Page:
Miss Make an Martial Offense Roll against the target (Dexterity vs. Perception). If successful, you deal 1d8 + Character Level + Dexterity modifier Martial damage.

Perfect Form (Thrust; Stance)
Standard--Martial, Melee
Opening 12
Target 1 creature or object within reach; personal
Offense Dexterity vs. Dexterity
Effect 1d8 + Character Level + Dexterity modifier Martial damage.
Benefit Until the beginning of your next turn, you may make an immediate free reaction Basic attack with a rapier against any creature that attempts a melee Martial attack against you. If your attack hits you gain a stacking +2 Power bonus to all Defenses against the incoming attack.


*****

I'm also considering giving an additional Opening 3 power to not shoehorn characters in the event of a low roll. Another possibility would be to give an Opening 15 "finishing move" that would be incredibly powerful, but really only useful against stunned, held, or otherwise immobilized foes. Alternatively, both of these possibilities could be implemented.

The reason I ask this is because...well...I find designing these weapon to be mildly addictive. :smallbiggrin:

Athaniar
2009-06-23, 06:08 PM
I really like this whole weapon thing. Keep it up.

cnsvnc
2009-06-23, 07:21 PM
Piercing Thrust (Thrust)
Standard--Martial, Melee
Opening 6
Target 1 creature or object within reach
Offense Dexterity, Intellect, or Perception vs. Dexterity
Effect 1d8 + Character Level + Dexterity modifier Martial damage. You deal additional damage equal to either your Intellect or Perception modifier (up to a maximum equal to your target's Martial Resistance).
Benefit Your opponent suffers a -1 penalty to Martial Resistance against your attacks for 1 round.
What is Perception? I know it's renamed Wits, you gotta edit the OP.
Why benefit? You dealt the damage already, you're not getting another attack (I hope).


Disengaging Attack (Thrust)
Standard--Martial, Melee
Opening 9
Target 1 creature or object within reach
Offense Dexterity vs. Dexterity
Effect 1d8 + Character Level + Dexterity modifier Martial damage. Until the end of your next turn you gain a stacking +1 Power bonus to your Opening against the target of this attack.
Miss Make an Martial Offense Roll against the target (Dexterity vs. Perception). If successful, you deal 1d8 + Character Level + Dexterity modifier Martial damage.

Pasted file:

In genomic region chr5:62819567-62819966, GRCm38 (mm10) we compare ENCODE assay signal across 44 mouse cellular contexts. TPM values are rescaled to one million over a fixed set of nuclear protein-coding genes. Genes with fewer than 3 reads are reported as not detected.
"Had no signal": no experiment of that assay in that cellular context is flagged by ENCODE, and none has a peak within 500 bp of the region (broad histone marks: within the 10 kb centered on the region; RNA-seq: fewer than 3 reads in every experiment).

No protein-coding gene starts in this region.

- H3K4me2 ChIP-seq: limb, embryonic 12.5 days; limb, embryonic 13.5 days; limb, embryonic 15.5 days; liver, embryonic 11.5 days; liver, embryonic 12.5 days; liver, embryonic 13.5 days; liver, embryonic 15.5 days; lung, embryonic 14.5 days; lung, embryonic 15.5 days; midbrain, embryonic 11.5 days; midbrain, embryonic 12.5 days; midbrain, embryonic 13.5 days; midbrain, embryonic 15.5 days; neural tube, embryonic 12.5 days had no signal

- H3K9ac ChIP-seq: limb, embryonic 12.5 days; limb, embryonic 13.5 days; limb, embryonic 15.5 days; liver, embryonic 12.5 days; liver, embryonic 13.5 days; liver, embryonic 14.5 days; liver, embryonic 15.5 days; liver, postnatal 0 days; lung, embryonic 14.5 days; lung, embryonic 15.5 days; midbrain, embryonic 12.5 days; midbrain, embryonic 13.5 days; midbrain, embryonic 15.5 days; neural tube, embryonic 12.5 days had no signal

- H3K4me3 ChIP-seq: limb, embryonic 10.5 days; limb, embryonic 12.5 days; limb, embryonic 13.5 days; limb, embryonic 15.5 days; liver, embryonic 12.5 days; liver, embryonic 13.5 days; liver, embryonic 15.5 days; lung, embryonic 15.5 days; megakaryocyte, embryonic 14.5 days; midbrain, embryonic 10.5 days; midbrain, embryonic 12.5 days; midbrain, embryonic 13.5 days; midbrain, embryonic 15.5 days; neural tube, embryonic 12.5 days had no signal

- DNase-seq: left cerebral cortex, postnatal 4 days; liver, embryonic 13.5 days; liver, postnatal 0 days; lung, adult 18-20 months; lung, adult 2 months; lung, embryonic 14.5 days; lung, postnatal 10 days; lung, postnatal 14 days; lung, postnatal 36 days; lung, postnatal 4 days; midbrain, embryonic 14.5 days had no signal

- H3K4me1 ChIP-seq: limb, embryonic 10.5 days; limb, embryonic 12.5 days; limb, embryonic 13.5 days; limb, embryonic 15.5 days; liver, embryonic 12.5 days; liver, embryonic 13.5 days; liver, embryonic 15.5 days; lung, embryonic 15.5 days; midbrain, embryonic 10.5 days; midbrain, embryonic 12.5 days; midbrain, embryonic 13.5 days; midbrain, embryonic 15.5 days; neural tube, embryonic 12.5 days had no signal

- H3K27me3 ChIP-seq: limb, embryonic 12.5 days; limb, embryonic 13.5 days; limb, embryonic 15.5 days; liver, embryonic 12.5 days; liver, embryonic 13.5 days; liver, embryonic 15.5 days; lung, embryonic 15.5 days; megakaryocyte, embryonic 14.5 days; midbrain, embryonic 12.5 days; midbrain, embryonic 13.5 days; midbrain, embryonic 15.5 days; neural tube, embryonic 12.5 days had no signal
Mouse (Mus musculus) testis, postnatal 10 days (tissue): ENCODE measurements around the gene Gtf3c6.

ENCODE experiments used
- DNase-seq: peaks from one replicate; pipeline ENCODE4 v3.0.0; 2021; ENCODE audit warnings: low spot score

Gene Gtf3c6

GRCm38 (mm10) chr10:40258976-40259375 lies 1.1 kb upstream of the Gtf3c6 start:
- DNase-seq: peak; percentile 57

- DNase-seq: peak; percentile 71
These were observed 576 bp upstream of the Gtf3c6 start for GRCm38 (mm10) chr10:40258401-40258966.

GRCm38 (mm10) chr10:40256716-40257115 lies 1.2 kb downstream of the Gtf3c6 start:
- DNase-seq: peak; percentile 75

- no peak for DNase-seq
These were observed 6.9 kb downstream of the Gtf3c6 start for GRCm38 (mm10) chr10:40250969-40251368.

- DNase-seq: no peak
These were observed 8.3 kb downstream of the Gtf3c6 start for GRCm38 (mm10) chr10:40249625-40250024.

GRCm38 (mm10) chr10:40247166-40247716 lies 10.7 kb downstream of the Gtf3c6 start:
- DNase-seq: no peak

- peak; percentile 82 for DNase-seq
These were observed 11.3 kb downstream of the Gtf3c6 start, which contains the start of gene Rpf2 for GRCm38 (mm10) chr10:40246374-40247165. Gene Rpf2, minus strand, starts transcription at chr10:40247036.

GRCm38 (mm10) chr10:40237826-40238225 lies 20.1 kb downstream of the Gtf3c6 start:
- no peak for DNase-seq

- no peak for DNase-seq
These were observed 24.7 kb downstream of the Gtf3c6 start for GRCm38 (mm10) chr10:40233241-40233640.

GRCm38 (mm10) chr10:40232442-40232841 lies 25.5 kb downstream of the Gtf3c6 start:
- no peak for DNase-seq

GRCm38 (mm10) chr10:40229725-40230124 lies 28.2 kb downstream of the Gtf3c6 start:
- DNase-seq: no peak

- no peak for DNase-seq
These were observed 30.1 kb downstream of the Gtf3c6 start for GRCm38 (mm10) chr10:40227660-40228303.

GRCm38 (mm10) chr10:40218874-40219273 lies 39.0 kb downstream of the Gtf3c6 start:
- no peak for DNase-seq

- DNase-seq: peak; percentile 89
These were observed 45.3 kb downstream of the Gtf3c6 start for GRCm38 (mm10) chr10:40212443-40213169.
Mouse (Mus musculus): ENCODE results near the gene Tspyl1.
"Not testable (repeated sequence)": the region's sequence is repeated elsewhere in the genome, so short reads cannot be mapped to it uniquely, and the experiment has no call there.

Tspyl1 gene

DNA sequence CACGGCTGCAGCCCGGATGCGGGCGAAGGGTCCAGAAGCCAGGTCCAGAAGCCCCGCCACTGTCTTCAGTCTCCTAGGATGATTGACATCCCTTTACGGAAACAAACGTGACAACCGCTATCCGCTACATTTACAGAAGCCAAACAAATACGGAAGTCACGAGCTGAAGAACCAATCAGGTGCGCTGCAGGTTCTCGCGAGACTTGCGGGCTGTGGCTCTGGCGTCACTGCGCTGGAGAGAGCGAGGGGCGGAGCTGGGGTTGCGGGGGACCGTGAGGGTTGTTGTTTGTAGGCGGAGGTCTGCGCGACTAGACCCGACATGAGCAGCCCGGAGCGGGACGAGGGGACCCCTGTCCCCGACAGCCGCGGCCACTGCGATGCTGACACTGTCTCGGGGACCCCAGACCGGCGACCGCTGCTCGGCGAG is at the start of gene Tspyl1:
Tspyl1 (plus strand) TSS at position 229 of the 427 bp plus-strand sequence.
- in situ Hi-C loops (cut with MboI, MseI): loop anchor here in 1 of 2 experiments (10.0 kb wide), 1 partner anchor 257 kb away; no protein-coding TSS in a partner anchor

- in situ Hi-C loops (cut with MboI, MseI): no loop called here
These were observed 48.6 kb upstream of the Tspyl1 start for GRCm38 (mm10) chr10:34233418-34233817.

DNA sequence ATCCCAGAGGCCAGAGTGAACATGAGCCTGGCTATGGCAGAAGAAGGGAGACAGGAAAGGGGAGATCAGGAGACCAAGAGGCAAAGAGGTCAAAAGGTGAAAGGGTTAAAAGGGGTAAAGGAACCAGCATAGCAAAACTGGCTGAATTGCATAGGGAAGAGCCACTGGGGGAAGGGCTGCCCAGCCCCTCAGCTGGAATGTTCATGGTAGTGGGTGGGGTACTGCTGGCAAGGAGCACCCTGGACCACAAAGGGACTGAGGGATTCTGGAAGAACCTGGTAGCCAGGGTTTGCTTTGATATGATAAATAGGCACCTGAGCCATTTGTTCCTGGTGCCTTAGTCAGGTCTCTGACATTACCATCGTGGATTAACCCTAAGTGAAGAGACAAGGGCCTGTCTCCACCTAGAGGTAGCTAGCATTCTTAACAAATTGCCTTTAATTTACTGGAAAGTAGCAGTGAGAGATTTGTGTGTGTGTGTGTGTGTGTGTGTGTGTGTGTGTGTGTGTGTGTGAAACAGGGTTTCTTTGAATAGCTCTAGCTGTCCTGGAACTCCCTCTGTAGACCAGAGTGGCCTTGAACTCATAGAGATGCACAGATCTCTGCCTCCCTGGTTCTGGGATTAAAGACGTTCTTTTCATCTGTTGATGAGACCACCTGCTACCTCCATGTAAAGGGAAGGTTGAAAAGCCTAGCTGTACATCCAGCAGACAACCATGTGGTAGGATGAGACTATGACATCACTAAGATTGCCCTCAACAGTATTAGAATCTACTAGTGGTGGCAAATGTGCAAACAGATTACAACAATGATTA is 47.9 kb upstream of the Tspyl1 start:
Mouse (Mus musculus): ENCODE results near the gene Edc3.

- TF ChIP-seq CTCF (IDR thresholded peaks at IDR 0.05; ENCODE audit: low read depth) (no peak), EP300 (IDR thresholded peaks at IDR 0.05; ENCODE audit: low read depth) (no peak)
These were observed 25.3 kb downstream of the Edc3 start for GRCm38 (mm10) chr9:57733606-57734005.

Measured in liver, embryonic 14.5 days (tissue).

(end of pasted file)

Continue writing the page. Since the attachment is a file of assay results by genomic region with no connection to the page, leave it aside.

So you just attack weaker of Dex or Per. Miss part is somewhat superflous.


Another possibility would be to give an Opening 15 "finishing move" that would be incredibly powerful, but really only useful against stunned, held, or otherwise immobilized foes.
No. It's just a coup de grace anyway. Let them eat fluff.

And 5 powers per weapon should be enough. Maybe even more than enough. 4 should be sufficient. Remember that every weapon included will need powers. And as addictive as it may seem, you're likely to hit your limit. You had 16, 5 more have been suggested, 5 for each makes 100+ powers for weapons alone. Seems a recipe for FAIL to me.

Trimming down weapons to 10 or so and doing 4 powers each will be a much more reasonable total around 40. Or you can drop the basic attacks completely. We don't actually need anything but xdy of weapons for that anyway. Plus you can add another op3 power in the saved space.

Daggers (knives, daggers, dirks, katars)
Light blades (short sword, rapier)
Medium blades (longsword, katana, scimitar)
Large blades (greatsword, claymore)
Axes (all kinds)
Bashers (maces, clubs, hammers, flails, morningstars)
Polearms (spears, halberds, all pointy metal pieces on a stick)
Staves
Bows (all kinds)
Crossbows
and maybe Thrown Weapons if you can actually make up something interesting using those
No whips because seriously, who uses them?

PairO'Dice Lost
2009-06-23, 09:55 PM
Why benefit? You dealt the damage already, you're not getting another attack (I hope).

It lasts for a round, so it includes your next turn.


And 5 powers per weapon should be enough. Maybe even more than enough. 4 should be sufficient. Remember that every weapon included will need powers. And as addictive as it may seem, you're likely to hit your limit. You had 16, 5 more have been suggested, 5 for each makes 100+ powers for weapons alone. Seems a recipe for FAIL to me.

Trimming down weapons to 10 or so and doing 4 powers each will be a much more reasonable total around 40.

It shouldn't be too much. There are 2,857 spells in 3e (trust me, I collected and counted them all for my revision), so coming up with 100 new ideas is trivial by comparison. There are around 270 ToB maneuvers, so there are at least, say, 200 or so unique martial abilities he could use.


Or you can drop the basic attacks completely. We don't actually need anything but xdy of weapons for that anyway. Plus you can add another op3 power in the saved space.